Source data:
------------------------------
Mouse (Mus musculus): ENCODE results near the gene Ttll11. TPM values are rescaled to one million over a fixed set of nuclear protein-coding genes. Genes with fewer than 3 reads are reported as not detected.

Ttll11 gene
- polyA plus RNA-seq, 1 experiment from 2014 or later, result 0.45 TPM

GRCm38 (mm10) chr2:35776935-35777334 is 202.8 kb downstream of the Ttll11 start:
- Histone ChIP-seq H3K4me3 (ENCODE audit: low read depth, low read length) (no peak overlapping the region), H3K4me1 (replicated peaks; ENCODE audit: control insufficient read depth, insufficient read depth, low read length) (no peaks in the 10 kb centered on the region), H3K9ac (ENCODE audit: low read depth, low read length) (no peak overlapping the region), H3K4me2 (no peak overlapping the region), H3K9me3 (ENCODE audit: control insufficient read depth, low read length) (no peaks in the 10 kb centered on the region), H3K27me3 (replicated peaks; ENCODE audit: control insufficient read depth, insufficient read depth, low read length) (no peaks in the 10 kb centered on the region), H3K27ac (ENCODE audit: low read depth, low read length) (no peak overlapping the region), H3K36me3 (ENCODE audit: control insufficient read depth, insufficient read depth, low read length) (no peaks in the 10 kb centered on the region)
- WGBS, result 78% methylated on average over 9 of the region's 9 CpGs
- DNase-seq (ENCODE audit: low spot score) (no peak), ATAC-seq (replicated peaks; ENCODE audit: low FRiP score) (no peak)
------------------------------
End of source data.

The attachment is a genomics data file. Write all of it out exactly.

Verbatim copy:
Mouse (Mus musculus): ENCODE results near the gene Ttll11. TPM values are rescaled to one million over a fixed set of nuclear protein-coding genes. Genes with fewer than 3 reads are reported as not detected.

Ttll11 gene
- polyA plus RNA-seq, 1 experiment from 2014 or later, result 0.45 TPM

GRCm38 (mm10) chr2:35776935-35777334 is 202.8 kb downstream of the Ttll11 start:
- Histone ChIP-seq H3K4me3 (ENCODE audit: low read depth, low read length) (no peak overlapping the region), H3K4me1 (replicated peaks; ENCODE audit: control insufficient read depth, insufficient read depth, low read length) (no peaks in the 10 kb centered on the region), H3K9ac (ENCODE audit: low read depth, low read length) (no peak overlapping the region), H3K4me2 (no peak overlapping the region), H3K9me3 (ENCODE audit: control insufficient read depth, low read length) (no peaks in the 10 kb centered on the region), H3K27me3 (replicated peaks; ENCODE audit: control insufficient read depth, insufficient read depth, low read length) (no peaks in the 10 kb centered on the region), H3K27ac (ENCODE audit: low read depth, low read length) (no peak overlapping the region), H3K36me3 (ENCODE audit: control insufficient read depth, insufficient read depth, low read length) (no peaks in the 10 kb centered on the region)
- WGBS, result 78% methylated on average over 9 of the region's 9 CpGs
- DNase-seq (ENCODE audit: low spot score) (no peak), ATAC-seq (replicated peaks; ENCODE audit: low FRiP score) (no peak)